Another bidder has pulled out of the 3.5 billion euros project to revolutionise Kosovo’s energy sector.
German utility EnBW firm and its US-based partner WGI confirmed to Balkan Insight that they are no longer interested in investing in the scheme to build a 2,000MW plant on the outskirts of Pristina.
Last month, Kosovo’s government confirmed details of the proposed plant, which is expected to be put out to tender soon.
Four consortia had expressed interest in the lucrative deal. But, on the eve of the decision, German company RWE said it would not bid for the Kosova e Re power plant.
Following the withdrawal of EnBW on Monday, only two consortia are currently expressing an interest in the scheme: Czech power firm CEZ, the largest central European energy company, with AES of the United States; and Italian energy group ENEL and Sencap, in a bid involving Greece’s Public Power Corp and US energy company ContourGlobal.
EnBW said in a statement: “Both, EnBW and our partner, have recently completed a review of their investment opportunities and strategies and have reprioritised foreign markets and projects. In doing so, both companies have concluded that they will no longer be participants as investors in the project.”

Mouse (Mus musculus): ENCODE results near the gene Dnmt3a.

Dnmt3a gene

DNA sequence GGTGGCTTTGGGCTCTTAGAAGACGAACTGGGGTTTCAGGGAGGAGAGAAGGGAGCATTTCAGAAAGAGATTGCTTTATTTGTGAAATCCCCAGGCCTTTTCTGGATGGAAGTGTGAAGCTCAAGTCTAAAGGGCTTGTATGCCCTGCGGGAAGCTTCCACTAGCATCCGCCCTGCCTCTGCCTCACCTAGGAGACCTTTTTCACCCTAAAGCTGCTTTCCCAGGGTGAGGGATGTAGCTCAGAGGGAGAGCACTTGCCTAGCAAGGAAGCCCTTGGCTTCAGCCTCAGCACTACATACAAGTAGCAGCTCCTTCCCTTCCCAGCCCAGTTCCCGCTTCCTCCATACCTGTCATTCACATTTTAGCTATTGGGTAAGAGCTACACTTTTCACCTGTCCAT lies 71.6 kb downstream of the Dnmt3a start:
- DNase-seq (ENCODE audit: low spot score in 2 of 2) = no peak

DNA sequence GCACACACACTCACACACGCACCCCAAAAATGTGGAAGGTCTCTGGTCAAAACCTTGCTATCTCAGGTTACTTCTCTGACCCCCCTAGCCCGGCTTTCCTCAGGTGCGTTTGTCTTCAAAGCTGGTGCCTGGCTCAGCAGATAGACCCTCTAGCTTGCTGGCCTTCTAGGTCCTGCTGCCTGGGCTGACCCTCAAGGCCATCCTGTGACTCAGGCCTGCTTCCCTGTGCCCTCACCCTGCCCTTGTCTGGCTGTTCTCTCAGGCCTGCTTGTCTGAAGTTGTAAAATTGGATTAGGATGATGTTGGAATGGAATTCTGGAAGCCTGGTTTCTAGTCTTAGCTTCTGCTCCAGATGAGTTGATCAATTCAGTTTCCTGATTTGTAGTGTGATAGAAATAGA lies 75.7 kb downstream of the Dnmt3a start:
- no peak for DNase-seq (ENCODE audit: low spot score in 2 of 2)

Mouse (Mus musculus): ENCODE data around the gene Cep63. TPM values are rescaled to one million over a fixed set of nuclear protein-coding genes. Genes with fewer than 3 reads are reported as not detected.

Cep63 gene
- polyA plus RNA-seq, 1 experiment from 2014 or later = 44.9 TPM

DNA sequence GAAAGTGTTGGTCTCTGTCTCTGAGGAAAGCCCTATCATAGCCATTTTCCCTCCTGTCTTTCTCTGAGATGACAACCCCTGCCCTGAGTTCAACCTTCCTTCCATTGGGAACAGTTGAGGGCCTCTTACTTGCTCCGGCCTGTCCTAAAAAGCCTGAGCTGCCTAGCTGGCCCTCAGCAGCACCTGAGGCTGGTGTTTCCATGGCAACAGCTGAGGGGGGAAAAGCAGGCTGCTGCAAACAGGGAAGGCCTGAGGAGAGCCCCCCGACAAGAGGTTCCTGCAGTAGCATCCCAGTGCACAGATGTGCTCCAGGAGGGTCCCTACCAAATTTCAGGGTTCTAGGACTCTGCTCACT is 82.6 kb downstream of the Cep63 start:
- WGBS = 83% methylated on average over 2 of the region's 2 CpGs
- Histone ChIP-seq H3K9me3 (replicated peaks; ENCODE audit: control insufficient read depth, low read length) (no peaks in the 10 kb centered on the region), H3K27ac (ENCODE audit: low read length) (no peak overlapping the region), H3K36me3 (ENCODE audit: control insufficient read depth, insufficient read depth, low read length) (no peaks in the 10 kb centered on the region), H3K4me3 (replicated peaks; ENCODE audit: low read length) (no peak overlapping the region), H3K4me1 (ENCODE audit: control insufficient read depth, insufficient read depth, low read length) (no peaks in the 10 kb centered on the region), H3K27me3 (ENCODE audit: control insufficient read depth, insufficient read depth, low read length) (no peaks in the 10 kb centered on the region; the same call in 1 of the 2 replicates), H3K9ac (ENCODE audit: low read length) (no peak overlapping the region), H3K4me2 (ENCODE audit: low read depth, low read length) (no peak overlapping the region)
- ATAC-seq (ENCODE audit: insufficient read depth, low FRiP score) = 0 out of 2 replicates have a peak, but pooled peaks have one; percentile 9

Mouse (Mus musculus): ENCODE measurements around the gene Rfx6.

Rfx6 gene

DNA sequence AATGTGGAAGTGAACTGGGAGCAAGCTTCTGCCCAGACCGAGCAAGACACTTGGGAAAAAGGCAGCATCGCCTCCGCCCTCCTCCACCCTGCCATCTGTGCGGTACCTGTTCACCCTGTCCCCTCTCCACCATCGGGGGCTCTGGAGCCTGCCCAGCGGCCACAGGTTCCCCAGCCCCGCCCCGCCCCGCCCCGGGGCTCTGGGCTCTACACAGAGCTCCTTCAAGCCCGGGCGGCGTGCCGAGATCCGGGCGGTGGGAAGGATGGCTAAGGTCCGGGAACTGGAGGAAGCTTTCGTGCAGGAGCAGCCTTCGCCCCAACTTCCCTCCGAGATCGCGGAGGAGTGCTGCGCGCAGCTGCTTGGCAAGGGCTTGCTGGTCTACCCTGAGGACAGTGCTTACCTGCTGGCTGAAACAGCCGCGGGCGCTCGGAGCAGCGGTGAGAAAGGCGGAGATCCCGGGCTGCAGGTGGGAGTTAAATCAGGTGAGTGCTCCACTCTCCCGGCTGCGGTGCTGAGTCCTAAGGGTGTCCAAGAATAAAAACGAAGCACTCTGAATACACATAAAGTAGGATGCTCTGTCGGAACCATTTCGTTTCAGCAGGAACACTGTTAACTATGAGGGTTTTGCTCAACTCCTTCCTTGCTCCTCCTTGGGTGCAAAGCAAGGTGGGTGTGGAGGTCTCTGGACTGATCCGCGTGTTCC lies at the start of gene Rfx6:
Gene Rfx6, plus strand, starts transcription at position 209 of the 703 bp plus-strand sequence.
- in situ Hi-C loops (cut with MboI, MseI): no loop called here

The 2,000MW plant will built in two 1,000MW phases. It will provide Kosovo with enough energy for its two million residents and allow it to become an electricity exporter
Balkan Insight previously revealed the struggle between the US and World Bank and different factions of the government over what should be offered in the tender.
The opposing sides could not agree on whether the tender should include Kosova A and B, the country’s aging power stations. They also differed on whether the full 2,000MW plant should be included in the first tender, or whether the project should be split with 1,000MW capacity developed under the first tender, and the possibility of a second 1,000MW plant in the future.
During a visit by senior Kosovo leaders to Washington in early July, the World Bank and US agreed to take a joint position on the issue. Several officials close to the deal told Balkan Insight that the compromise broadly favoured the World Bank position, which advocates removing the older power stations from the tender for Kosova e Re, and a phased approach to building the new lignite-powered plant.
The government expects to close the aging Kosovo A in 2014 or 2015, while Kosovo B will be renovated as part of a separate public-private deal.
Kosovo reportedly sits on the fifth largest lignite coal reserves in the world, and positioning the country as a regional power exporter is seen as key to its economic development.
A date for the publication of the tender has not been set.